Over painful therapy sessions as an adult, I realized that my mother had engaged in destructive emotional parentification for most of my life by using me as an emotional support system in a manner that far exceeded my capabilities. She treated me as a friend, spouse, and even parent who could listen to her problems and offer her comfort and validation. Crucially, I wasn’t a judgemental listener. She felt safe talking to me. In this emotional role reversal, I had to keep sacrificing my own childhood needs for attention, comfort, and guidance so that I could accommodate and care for my mother’s emotional needs. This is nothing short of emotional abuse.
You may be wondering how this could happen in a loving relationship. How could a mother be so blind to the burden she was putting on her child? How could she centre herself so much in a relationship where she was supposed to be the giver?
After a few sessions with my therapist and lots of reading on difficult families, we came to the conclusion that my mother did this because she is a narcissistic parent. She has a heightened sense of self-importance which seeped into her relationship with me and turned it into an unhealthy and codependent dynamic.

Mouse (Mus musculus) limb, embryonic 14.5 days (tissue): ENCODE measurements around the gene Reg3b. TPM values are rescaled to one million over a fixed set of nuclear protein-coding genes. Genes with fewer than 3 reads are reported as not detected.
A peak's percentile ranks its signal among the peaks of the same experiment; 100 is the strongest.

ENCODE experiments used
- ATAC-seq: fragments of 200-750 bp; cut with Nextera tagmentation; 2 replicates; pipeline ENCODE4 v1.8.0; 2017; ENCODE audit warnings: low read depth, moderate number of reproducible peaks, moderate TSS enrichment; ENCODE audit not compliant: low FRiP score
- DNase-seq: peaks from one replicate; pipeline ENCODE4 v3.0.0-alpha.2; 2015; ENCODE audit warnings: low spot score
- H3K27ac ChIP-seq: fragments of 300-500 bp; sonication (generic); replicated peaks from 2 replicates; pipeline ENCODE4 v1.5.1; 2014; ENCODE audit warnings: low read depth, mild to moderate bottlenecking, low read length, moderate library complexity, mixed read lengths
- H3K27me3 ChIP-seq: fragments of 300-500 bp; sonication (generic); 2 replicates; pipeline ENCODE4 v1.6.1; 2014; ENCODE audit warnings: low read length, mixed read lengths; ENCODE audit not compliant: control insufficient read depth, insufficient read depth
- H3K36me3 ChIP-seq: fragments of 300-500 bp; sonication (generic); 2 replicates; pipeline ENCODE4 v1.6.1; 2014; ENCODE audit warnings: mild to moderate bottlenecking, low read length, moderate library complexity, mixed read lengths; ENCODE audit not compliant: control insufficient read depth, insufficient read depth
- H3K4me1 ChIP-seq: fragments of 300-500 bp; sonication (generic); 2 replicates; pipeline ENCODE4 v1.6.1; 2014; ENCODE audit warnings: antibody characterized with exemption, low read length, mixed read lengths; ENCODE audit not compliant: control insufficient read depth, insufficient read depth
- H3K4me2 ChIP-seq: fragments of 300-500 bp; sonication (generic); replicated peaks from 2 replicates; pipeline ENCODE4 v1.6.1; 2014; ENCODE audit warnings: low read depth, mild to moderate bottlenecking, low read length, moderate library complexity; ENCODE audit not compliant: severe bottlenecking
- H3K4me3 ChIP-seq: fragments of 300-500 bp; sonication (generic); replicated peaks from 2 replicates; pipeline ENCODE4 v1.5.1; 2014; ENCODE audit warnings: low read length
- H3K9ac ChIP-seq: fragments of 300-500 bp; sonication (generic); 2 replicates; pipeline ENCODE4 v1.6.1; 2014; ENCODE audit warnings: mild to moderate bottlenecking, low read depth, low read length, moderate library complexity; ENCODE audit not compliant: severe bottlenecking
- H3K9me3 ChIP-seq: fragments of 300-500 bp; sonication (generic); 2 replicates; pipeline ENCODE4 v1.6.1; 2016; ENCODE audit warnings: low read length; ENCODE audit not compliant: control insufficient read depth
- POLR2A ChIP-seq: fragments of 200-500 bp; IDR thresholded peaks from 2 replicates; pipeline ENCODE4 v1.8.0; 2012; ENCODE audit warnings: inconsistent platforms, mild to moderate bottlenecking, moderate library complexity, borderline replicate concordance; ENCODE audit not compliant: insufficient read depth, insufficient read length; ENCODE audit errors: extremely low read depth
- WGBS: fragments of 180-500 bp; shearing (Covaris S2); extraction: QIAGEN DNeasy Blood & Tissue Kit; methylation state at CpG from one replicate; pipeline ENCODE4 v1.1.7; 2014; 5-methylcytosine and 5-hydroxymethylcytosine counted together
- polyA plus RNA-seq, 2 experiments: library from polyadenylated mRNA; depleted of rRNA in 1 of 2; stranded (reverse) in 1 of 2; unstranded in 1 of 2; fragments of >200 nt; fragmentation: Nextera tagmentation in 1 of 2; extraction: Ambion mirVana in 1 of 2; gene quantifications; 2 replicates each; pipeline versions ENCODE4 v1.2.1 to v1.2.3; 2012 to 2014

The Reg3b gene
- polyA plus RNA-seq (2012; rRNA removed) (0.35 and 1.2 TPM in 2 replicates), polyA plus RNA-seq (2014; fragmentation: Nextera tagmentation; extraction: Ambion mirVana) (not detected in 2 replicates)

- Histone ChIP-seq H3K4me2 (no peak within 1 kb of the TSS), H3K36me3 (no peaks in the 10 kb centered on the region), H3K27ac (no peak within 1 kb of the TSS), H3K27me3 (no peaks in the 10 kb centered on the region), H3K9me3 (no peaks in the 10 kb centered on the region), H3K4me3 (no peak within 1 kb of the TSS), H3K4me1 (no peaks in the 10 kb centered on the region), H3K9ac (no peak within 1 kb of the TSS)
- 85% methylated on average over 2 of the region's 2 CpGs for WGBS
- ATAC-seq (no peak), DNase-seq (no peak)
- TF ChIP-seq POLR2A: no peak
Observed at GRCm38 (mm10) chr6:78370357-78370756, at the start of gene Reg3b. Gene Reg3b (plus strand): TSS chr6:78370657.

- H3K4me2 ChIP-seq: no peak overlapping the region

The Diagnostic and Statistical Manual of Mental Disorders, a handbook used by healthcare professionals the world over to diagnose mental disorders, lists the essential features of narcissistic personality disorder as follows: “a pervasive pattern of grandiosity, need for admiration, and lack of empathy”. It describes narcissists as having a “sense of entitlement” as well as “a lack of sensitivity to the wants and needs of others”. It explains that this is why “they expect to be given whatever they want or feel they need, no matter what it might mean to others” and they “often usurp special privileges and extra resources that they believe they deserve because they are so special.”